The remains of a U.S. Marine Corps helicopter reported missing in Nepal Tuesday have been found. The helicopter was completely destroyed after a crash in mountainous terrain, and none of the eight passengers survived, Nepal’s top defense official said in a statement Friday. The UH-1 Huey helicopter was delivering earthquake relief in the Charikot region of central Nepal when it was declared missing, sparking days of searching in the quake-ravaged country. Six U.S. marines and two Nepalese soldiers were aboard the aircraft.
“A small helicopter has landed in the area and is doing investigations now and has spotted six bodies,” Nepalese army official, Major Janak Silwal, is reported by The Guardian as saying. An army release confirmed that the crash site was located at an elevation of 11, 200 feet northeast of Kalinchowk, near Ghorthali village. Dolakha and Sindhupalchok, the adjacent regions on the border of which the helicopter has been found, were some of the hardest hit by Tuesday’s 7.3- magnitude earthquake. After contact with the helicopter was lost, around 3pm Tuesday, the Nepalese army committed 600 ground troops to the search effort.
A U.S. rescue team was surveying the site crash, a U.S. Pacific Command spokesman said Friday, assessing the damage and identifying the aircraft. The wreckage has been positively determined to be the missing Huey, the military confirmed. “The assessment of the site is ongoing and a thorough investigation will be conducted,” Army Major Dave Eastburn, spokesman for the U.S. military's regional Pacific Command said in a statement.
Nepal’s Defence Secretary Ishwori Prasad Paudyal apprised Reuters of the extent of the damage. “As the helicopter has broken into pieces and totally crashed there is no chance of any survivors,” he said. The ground search for the downed aircraft has been assisted by two other U.S. Hueys and two MV-22B Osprey tilt-rotor planes, as well as Nepali and Indian helicopters, according to Reuters.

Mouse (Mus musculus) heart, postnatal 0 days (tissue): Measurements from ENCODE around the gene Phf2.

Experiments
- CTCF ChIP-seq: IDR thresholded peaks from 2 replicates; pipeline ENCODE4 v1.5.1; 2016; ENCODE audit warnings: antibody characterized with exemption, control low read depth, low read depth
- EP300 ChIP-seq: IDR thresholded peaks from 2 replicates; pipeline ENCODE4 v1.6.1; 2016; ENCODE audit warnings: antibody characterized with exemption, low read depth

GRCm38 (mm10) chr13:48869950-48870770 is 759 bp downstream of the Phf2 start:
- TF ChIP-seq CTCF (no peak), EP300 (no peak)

The helicopter went missing while delivering aid intended to offer relief to victims of Nepal’s devastating 7.8-magnitude earthquake, which struck on April 25. It went missing after the country’s second large earthquake on Tuesday, on a flight-path that took it near the epicenter of Tuesday’s quake. In previous statements, Pentagon officials had indicated that there had been no reports of noise or smoke that might suggest the helicopter had crashed. The Hindustan Times reports that a Pentagon official mentioned “some chatter about a fuel problem,” on the crew’s radio before the chopper went missing.
Although the US military has not yet released the names of those aboard the helicopter, NBC News reports that the family of Chris Norgren, of Kansas, has confirmed Norgren was the pilot. On Wednesday, the family told NBC station KSNW that Marine Corps officials had paid them a visit at home, and told them that Norgren was one of the missing.
Nepal’s initial quake, in April, killed over 8,000 people, injured 20,000 more, and left hundreds of thousands homeless and in desperate need of food, water, electricity and medical aid. Around 300 U.S. military personnel were supporting earthquake relief operation in Nepal when Tuesday’s quake struck, according to The Guardian. The second earthquake killed at least 117 people, and injured more than 2,000.
In Charikot, the aid the downed helicopter was intended to deliver was desperately needed. “We came here with such hopes and such difficulty, but now we're just waiting and waiting,” Navraj Nama, a 25-year-old Nepali who travelled to the town after the initial quake, told AP. He added that 90 percent of his hometown — nearby Danda Khorka village — had been damaged in the first quake, and many buildings had been finished off by the second.
“Damaged houses were further damaged or destroyed. Houses and schools building spared before were affected ... roads were damaged,” Nepal’s top UN official Jamie McGoldrick said Wednesday. “It looks like a graveyard here,” Aula Bahadur Ale, assistant administrator of Charikot’s district, Dolakha, is reported by The Guardian as saying.
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